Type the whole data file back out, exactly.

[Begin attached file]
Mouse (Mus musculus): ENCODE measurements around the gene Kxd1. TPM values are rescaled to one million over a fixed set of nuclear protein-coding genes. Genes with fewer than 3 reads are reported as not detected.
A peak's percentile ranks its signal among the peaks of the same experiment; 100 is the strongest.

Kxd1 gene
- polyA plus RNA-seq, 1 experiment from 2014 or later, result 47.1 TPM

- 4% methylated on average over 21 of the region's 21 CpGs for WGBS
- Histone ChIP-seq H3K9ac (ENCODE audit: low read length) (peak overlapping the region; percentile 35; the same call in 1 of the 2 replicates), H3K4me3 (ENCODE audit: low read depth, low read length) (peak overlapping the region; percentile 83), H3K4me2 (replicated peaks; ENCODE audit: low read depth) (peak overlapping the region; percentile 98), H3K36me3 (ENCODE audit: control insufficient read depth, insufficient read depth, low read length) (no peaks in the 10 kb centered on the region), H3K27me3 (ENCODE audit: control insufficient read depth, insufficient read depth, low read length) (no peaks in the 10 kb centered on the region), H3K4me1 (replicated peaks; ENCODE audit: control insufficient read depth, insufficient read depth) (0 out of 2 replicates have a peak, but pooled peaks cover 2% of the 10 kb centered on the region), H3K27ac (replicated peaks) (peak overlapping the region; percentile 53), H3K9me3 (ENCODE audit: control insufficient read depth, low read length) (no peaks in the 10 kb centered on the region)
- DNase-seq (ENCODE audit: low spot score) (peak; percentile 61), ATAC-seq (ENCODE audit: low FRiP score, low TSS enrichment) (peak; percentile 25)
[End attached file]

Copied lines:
Mouse (Mus musculus): ENCODE measurements around the gene Kxd1. TPM values are rescaled to one million over a fixed set of nuclear protein-coding genes. Genes with fewer than 3 reads are reported as not detected.
A peak's percentile ranks its signal among the peaks of the same experiment; 100 is the strongest.

Kxd1 gene
- polyA plus RNA-seq, 1 experiment from 2014 or later, result 47.1 TPM

- 4% methylated on average over 21 of the region's 21 CpGs for WGBS
- Histone ChIP-seq H3K9ac (ENCODE audit: low read length) (peak overlapping the region; percentile 35; the same call in 1 of the 2 replicates), H3K4me3 (ENCODE audit: low read depth, low read length) (peak overlapping the region; percentile 83), H3K4me2 (replicated peaks; ENCODE audit: low read depth) (peak overlapping the region; percentile 98), H3K36me3 (ENCODE audit: control insufficient read depth, insufficient read depth, low read length) (no peaks in the 10 kb centered on the region), H3K27me3 (ENCODE audit: control insufficient read depth, insufficient read depth, low read length) (no peaks in the 10 kb centered on the region), H3K4me1 (replicated peaks; ENCODE audit: control insufficient read depth, insufficient read depth) (0 out of 2 replicates have a peak, but pooled peaks cover 2% of the 10 kb centered on the region), H3K27ac (replicated peaks) (peak overlapping the region; percentile 53), H3K9me3 (ENCODE audit: control insufficient read depth, low read length) (no peaks in the 10 kb centered on the region)
- DNase-seq (ENCODE audit: low spot score) (peak; percentile 61), ATAC-seq (ENCODE audit: low FRiP score, low TSS enrichment) (peak; percentile 25)